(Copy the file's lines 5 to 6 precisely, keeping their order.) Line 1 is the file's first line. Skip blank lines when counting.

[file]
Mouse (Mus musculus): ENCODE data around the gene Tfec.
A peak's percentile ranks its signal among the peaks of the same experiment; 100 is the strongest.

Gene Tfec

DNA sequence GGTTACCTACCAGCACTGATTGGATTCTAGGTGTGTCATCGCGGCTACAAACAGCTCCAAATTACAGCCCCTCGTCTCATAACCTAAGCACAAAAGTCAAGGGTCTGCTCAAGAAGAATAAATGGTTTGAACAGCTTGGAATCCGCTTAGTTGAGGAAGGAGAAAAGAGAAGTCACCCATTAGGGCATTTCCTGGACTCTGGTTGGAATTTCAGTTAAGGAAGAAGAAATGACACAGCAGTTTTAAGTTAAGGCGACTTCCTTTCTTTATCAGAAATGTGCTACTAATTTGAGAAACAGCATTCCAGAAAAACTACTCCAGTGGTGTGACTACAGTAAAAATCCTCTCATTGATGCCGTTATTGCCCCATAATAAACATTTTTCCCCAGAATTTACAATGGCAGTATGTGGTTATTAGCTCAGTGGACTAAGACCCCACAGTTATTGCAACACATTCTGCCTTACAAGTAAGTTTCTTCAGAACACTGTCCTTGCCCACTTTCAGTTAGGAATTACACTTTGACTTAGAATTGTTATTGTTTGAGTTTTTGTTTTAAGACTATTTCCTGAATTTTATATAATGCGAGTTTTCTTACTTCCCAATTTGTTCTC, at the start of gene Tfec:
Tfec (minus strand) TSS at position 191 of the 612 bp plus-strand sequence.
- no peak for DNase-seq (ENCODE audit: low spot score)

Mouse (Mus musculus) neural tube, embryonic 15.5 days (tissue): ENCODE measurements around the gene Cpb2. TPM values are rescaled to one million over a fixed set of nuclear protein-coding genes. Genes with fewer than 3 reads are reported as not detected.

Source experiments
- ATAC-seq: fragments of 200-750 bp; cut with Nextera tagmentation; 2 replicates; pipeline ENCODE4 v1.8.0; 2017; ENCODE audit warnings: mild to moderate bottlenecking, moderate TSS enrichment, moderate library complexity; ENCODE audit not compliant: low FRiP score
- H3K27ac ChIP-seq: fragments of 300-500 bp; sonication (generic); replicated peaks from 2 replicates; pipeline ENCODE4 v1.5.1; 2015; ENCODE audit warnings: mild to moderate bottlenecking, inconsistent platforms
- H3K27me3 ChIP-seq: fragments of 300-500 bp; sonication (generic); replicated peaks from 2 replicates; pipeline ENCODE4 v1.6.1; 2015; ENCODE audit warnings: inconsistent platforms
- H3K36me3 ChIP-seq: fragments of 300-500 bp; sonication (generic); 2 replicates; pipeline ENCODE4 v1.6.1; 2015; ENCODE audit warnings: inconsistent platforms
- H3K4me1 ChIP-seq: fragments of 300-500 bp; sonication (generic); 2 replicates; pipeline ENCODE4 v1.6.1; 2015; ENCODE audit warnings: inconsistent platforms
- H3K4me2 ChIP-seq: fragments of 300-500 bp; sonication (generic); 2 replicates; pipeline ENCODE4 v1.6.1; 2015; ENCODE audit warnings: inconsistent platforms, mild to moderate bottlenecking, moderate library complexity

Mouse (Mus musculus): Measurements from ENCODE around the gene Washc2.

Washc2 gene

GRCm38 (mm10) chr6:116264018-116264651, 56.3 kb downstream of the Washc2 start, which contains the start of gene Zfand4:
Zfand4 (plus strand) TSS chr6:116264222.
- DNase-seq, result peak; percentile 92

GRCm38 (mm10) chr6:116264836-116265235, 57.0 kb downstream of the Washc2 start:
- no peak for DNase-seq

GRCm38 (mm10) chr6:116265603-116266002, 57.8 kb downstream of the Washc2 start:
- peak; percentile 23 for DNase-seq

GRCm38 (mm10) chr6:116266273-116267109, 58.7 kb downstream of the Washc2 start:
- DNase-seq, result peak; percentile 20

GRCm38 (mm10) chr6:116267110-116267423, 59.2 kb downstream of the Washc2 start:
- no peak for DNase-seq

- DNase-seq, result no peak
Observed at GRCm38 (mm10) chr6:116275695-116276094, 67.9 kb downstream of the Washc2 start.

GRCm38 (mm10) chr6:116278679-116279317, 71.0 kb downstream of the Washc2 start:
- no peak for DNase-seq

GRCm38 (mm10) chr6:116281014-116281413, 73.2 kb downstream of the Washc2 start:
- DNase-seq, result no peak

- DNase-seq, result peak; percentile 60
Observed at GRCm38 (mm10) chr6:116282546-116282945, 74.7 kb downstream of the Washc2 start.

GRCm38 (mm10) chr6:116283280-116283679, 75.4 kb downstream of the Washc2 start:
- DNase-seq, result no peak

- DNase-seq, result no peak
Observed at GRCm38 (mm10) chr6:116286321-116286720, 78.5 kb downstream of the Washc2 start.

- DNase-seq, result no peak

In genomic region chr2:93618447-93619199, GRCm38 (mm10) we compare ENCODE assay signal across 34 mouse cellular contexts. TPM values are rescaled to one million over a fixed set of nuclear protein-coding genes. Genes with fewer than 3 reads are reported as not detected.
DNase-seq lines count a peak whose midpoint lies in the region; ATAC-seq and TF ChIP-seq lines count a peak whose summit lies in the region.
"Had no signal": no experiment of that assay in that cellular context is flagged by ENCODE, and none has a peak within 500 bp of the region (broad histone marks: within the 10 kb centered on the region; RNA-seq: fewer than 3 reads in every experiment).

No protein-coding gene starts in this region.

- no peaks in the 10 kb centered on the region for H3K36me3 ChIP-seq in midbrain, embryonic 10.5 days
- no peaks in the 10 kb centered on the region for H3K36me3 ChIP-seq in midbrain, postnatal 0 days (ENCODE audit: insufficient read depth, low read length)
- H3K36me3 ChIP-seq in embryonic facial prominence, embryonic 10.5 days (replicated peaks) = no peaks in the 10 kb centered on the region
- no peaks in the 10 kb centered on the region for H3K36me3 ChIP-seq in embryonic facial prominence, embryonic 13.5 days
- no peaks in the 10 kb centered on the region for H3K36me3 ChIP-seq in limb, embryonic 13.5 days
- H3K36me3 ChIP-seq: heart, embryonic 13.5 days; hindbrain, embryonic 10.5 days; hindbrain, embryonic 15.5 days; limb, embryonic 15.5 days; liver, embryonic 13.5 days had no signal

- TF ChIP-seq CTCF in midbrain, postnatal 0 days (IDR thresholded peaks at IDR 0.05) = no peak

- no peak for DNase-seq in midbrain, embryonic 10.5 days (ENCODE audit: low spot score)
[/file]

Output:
Tfec (minus strand) TSS at position 191 of the 612 bp plus-strand sequence.
- no peak for DNase-seq (ENCODE audit: low spot score)